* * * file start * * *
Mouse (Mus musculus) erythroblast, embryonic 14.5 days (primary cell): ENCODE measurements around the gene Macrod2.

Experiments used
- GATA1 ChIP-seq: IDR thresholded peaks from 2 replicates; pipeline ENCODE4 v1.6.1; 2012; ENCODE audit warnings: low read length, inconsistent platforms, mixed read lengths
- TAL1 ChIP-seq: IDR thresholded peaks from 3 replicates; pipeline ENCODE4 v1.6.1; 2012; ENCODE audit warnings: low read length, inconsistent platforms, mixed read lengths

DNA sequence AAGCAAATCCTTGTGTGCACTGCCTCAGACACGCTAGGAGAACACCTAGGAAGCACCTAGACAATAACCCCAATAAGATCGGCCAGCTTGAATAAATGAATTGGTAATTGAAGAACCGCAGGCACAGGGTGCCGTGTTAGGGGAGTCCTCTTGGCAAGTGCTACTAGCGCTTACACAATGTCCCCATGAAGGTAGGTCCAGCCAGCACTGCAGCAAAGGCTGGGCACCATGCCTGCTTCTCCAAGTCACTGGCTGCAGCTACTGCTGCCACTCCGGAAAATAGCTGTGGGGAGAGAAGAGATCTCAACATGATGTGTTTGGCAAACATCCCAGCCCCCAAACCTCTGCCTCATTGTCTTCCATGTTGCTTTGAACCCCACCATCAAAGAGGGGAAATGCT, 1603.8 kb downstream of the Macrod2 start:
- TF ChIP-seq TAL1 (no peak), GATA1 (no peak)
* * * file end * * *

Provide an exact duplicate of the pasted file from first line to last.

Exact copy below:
Mouse (Mus musculus) erythroblast, embryonic 14.5 days (primary cell): ENCODE measurements around the gene Macrod2.

Experiments used
- GATA1 ChIP-seq: IDR thresholded peaks from 2 replicates; pipeline ENCODE4 v1.6.1; 2012; ENCODE audit warnings: low read length, inconsistent platforms, mixed read lengths
- TAL1 ChIP-seq: IDR thresholded peaks from 3 replicates; pipeline ENCODE4 v1.6.1; 2012; ENCODE audit warnings: low read length, inconsistent platforms, mixed read lengths

DNA sequence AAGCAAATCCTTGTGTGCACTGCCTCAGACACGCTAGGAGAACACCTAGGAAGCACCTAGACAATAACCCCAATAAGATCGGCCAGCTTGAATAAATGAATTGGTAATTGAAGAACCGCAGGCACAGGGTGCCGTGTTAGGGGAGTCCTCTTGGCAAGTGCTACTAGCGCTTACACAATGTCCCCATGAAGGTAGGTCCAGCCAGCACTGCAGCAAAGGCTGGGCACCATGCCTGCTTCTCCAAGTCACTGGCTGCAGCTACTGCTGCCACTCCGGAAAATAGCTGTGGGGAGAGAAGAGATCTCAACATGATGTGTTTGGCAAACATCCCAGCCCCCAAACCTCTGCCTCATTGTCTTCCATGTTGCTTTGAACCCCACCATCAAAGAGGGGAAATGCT, 1603.8 kb downstream of the Macrod2 start:
- TF ChIP-seq TAL1 (no peak), GATA1 (no peak)